• California ISO – California Independent Service Operator
  • Other Western US states and Saskatchewan

So, at face value, if you are a homeowner in one of the MISO states facing a high risk of blackouts, which is generally considered a rolling series of power outages across a wide area, generators are likely the better choice now. Constrained only by fuel supply, they can run for as long as three weeks continuously.

As a cautionary note, MISO reliability may improve in the future.

In comparison, electric battery storage systems made by the top manufacturers may be able to power select loads in the home from 4 to 24 hours of protection. This is determined by the size and quanity of the batteries as well as if the battery system is coupled with solar panels.

Summary

In summary, each solution works. Both battery electric storage systems and generators protect your home. They have different costs, degrees of complexity, and risk factors. Generators cost less upfront but have the added cost of carbon-based fuels, such as diesel fuel, propane, or natural gas.

In addition, electric battery storage systems are cleaner, quieter, and require less maintenance than generators.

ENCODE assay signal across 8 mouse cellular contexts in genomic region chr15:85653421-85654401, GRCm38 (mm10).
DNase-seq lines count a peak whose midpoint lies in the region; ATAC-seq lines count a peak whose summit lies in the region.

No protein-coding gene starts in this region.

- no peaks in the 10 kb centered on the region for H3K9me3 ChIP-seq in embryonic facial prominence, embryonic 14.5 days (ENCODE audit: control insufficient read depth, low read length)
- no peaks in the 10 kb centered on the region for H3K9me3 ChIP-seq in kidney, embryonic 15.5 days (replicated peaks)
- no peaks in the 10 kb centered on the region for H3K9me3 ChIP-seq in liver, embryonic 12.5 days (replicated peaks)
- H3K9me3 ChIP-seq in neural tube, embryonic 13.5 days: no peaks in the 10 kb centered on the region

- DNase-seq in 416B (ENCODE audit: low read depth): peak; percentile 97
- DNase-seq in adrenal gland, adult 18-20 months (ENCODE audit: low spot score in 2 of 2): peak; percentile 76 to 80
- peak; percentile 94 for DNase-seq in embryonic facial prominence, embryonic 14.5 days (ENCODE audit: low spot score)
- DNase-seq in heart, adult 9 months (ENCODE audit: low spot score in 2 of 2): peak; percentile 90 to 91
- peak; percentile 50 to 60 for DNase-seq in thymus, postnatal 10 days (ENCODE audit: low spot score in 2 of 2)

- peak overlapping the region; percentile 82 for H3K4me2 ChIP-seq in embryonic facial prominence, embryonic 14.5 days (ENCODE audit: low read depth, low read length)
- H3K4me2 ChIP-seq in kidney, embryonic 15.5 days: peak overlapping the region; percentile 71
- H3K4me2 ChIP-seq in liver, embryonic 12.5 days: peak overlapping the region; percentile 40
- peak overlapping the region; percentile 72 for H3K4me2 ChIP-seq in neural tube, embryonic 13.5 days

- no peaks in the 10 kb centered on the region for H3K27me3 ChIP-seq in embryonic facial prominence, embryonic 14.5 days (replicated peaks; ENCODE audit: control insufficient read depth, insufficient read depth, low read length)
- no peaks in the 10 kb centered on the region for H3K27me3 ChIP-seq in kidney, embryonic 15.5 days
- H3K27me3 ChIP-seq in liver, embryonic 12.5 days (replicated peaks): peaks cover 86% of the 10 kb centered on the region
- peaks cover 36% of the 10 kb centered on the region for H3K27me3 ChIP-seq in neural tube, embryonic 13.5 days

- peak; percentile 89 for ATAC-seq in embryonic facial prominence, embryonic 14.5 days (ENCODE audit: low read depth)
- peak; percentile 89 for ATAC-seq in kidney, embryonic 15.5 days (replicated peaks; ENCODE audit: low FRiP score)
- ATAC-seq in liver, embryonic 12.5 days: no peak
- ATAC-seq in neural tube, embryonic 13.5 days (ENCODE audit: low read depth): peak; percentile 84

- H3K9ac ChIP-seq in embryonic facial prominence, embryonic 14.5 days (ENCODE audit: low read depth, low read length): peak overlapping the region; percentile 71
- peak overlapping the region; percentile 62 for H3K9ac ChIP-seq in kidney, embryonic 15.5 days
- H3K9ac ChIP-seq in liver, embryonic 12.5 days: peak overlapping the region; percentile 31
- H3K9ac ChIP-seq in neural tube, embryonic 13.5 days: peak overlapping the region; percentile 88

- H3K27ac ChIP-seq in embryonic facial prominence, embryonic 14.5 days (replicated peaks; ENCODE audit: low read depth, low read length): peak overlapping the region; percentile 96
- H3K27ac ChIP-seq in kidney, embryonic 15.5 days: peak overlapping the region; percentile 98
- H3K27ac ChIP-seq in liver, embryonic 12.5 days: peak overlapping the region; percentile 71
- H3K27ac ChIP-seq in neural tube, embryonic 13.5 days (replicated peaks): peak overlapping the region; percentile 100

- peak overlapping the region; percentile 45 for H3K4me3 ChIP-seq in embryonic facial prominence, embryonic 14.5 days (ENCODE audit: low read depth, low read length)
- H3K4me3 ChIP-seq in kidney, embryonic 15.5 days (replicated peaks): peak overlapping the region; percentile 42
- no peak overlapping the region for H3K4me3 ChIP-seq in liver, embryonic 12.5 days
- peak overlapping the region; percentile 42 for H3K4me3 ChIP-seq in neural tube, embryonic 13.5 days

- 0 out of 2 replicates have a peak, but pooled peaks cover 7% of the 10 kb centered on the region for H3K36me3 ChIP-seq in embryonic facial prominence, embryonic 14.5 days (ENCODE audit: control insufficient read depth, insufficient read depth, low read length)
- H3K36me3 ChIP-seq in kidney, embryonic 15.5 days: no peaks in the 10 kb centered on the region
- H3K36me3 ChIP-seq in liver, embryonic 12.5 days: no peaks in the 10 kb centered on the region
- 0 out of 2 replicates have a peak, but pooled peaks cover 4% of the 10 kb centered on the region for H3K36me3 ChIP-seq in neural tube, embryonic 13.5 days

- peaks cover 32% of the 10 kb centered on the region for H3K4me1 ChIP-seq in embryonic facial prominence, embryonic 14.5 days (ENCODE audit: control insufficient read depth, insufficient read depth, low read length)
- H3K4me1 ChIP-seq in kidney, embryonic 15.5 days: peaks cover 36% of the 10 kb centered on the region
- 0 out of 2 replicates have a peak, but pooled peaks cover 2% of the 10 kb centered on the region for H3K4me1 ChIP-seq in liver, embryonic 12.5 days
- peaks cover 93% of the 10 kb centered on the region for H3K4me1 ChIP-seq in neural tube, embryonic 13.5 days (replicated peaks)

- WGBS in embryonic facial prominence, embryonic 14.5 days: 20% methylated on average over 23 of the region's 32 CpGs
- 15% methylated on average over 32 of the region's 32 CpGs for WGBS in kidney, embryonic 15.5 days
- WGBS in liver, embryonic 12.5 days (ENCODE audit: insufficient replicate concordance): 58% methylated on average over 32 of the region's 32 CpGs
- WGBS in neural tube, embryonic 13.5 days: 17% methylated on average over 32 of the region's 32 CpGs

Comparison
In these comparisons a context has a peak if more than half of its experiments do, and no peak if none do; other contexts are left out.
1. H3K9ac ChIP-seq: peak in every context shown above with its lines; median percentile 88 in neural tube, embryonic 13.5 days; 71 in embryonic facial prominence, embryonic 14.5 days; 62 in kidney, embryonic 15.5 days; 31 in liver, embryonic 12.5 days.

While generators with fuel can run almost indefinitely, electric battery storage systems are limited by the duration of their charge, usually measured in hours.

But the key selection criterion comes down to the reliability of utility power in your geography. At present, generators make sense in areas with a high risk of blackouts, with longer protection durations required. For areas with a lower likelihood of blackouts, battery electric power storage makes sense.

Crucially, both options require professional installation. Choosing a company for reliable installation is critical to success.

Qmerit has the skills, resources, and experience to provide that help.

Qmerit is that company

We are at the forefront of the electrification movement—the shift away from fossil fuels toward a more sustainable, resilient, electric-powered future.

Qmerit will help you select the right backup power option for your specific needs. Then, our Certified Installer Network will ensure quality installation and superb operation of your new system.

Seize the moment. Contact us today for more information.

Author: Greg Sowder Greg Sowder President, Qmerit Network